Photo 2: Punta del Este, Uruguay – At the park – DFLC Prints

Photo 3: Montevideo, Uruguay – Thinking – Mai Rodriguez

Photo 4: Rivadavia, Uruguay – Ignored – Bruno Aguirre

Photo 5: Piriapolis, Uruguay – On San Antonio hill – DFLC Prints

Photo 6: Punta del Este. Uruguay – At the bar – DFLC Prints

Photo 7: Montevideo, Uruguay – Living – DFLC Prints

Photo 8: Colonia del Sacramento, Uruguay – Hugging – Don Mammoser

Locations

Home: www.perypatetik.net

Social: www.facebook.com/Perypatetik

Cinemblem: Perypatetik youtube channel


The Codex of Uncertainty Transposed

Awdejuk, Pawel. Niepewność – The Road to Freedom – Poland. July 2018.

Bell, Sarah. The Bushfire Drive – Australia. July 2018.

Bondarenko, Evgeny. Twenty Plus Years. August 2018.

Cajoto, Christina. The Trajectory of Life – España. August 2018.

Castañeda, Martha Corzo. Worried Workers – Peru. February 2018.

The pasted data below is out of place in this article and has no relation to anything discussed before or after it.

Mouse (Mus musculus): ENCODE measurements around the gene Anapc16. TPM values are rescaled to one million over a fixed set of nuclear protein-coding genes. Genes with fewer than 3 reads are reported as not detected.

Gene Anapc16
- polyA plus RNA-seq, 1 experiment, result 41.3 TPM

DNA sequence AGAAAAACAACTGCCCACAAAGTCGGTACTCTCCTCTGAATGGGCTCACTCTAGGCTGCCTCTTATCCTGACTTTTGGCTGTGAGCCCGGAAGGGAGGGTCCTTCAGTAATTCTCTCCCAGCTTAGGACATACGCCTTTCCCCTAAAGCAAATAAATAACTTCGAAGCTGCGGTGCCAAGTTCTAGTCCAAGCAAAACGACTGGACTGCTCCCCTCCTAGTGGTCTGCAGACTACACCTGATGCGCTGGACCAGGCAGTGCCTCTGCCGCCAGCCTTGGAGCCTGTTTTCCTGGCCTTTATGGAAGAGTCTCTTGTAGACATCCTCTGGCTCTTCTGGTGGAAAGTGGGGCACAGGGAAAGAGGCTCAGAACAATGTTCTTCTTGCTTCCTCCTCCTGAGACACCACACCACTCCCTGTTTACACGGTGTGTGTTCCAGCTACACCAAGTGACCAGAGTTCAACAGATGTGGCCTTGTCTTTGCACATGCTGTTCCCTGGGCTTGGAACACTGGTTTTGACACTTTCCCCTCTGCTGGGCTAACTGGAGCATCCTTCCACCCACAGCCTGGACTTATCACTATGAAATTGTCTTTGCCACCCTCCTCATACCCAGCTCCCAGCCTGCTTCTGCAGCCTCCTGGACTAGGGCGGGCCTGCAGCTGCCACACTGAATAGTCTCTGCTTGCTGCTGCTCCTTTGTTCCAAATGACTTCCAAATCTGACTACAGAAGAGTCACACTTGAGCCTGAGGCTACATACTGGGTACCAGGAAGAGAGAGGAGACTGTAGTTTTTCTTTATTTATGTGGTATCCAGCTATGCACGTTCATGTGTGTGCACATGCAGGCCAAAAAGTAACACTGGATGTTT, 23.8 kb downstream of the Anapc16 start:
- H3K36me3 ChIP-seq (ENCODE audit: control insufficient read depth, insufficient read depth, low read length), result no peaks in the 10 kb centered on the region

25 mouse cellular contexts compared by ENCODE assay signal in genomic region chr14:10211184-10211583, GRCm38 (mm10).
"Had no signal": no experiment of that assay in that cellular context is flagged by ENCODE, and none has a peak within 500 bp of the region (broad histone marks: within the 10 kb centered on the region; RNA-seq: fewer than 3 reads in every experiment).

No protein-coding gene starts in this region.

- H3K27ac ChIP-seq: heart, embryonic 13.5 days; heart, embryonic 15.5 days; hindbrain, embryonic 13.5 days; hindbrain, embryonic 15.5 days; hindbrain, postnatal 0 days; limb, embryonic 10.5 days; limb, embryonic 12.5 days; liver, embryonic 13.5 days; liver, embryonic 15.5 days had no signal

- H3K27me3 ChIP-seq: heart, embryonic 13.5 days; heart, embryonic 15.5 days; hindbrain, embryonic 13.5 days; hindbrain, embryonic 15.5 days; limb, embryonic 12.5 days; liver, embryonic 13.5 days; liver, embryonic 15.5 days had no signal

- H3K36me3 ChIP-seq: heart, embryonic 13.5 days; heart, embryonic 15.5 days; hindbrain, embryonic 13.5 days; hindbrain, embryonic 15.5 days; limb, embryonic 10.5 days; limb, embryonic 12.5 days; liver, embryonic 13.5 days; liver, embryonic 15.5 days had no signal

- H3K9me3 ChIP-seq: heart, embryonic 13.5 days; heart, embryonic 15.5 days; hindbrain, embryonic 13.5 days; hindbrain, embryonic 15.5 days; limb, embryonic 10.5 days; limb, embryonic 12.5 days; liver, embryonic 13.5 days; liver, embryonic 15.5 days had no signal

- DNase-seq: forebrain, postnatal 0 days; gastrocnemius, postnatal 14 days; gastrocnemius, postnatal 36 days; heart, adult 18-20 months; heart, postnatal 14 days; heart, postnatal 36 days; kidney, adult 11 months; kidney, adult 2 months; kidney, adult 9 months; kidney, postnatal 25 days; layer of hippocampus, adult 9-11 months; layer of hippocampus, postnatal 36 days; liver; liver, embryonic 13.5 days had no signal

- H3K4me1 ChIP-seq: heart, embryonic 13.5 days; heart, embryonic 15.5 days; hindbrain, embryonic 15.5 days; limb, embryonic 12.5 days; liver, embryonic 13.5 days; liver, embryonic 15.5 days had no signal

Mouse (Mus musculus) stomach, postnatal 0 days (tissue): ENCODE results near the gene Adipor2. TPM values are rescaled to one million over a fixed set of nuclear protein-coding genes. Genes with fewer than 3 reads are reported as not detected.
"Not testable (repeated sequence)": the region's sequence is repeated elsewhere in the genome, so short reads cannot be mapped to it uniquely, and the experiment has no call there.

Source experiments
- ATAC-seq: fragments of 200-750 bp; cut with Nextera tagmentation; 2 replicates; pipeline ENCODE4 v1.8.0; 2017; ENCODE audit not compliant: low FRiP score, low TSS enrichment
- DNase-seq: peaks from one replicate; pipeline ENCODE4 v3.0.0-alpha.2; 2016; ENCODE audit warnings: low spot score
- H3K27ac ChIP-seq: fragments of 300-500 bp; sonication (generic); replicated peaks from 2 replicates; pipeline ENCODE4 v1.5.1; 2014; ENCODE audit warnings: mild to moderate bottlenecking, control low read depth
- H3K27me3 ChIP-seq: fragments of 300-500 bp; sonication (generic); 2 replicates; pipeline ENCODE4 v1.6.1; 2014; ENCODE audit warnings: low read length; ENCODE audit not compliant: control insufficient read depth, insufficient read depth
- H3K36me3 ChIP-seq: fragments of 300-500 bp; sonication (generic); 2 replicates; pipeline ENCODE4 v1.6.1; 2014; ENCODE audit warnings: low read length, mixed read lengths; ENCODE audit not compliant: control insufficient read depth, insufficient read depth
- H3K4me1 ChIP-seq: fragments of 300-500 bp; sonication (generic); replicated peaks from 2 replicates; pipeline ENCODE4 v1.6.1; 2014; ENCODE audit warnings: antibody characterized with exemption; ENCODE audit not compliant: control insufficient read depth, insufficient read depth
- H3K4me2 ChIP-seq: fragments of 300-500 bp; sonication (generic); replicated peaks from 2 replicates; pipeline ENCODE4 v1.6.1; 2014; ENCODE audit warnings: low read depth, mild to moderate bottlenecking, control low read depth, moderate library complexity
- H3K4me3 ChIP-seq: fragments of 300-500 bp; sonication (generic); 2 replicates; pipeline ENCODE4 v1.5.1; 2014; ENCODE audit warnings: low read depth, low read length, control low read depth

Cooleridge, Tweeney. Uncertainty in the Abstract – Slovakia. March 2018.

Cordido, Veronica. The Crib of Uncertainty – Venezuela. January 2018.

Dastan, S.A. Uncertain Waters – Turkey. March 2019.

Electra P. Aβεβαιότητα: The Enemy of Romantic Relationships – Greece. February 2018

Escandell, Andrea da Silva. Compromise – Uruguay. March 2018

Fischer, Kristin. Talking about Cancer – Germany. September 2018.

Goumiri, Abdennour. Uncertainty Is All There Is – France. February 2018.

Guerrero, Marilin. Crossing the Uncertain Path of Life – Cuba. February 2018.

Guillot, Iuliana. Preparing for Change – Romania. June 2018.

Huihao, Mu. Going the Uncertain Way. July 2017.

Julber, Lillian. What Will Tomorrow Bring? – Chile. July 2018.

Kanunova, Nigina. Metamporphoses in Modern Life. June 2018.

Konbaz, Rahaf. So You Say You Want A Revolution – Syria. March 2018.

Korneeva, Kate. One We – Russia. April 2018.

Krnceska, Sofija. No Name Country – Macedonia. May 2018.

Lassa, Verónica. The Old Eastern Books of Uncertainty – Argentina. May 2018.

Lozano, Gabriela. El cuchillo de la incertidumbre : Piercing Uncertainty – México. January 2018.

Phelps, Jade. Healing Journey Pulls Us Apart – America. June 2018.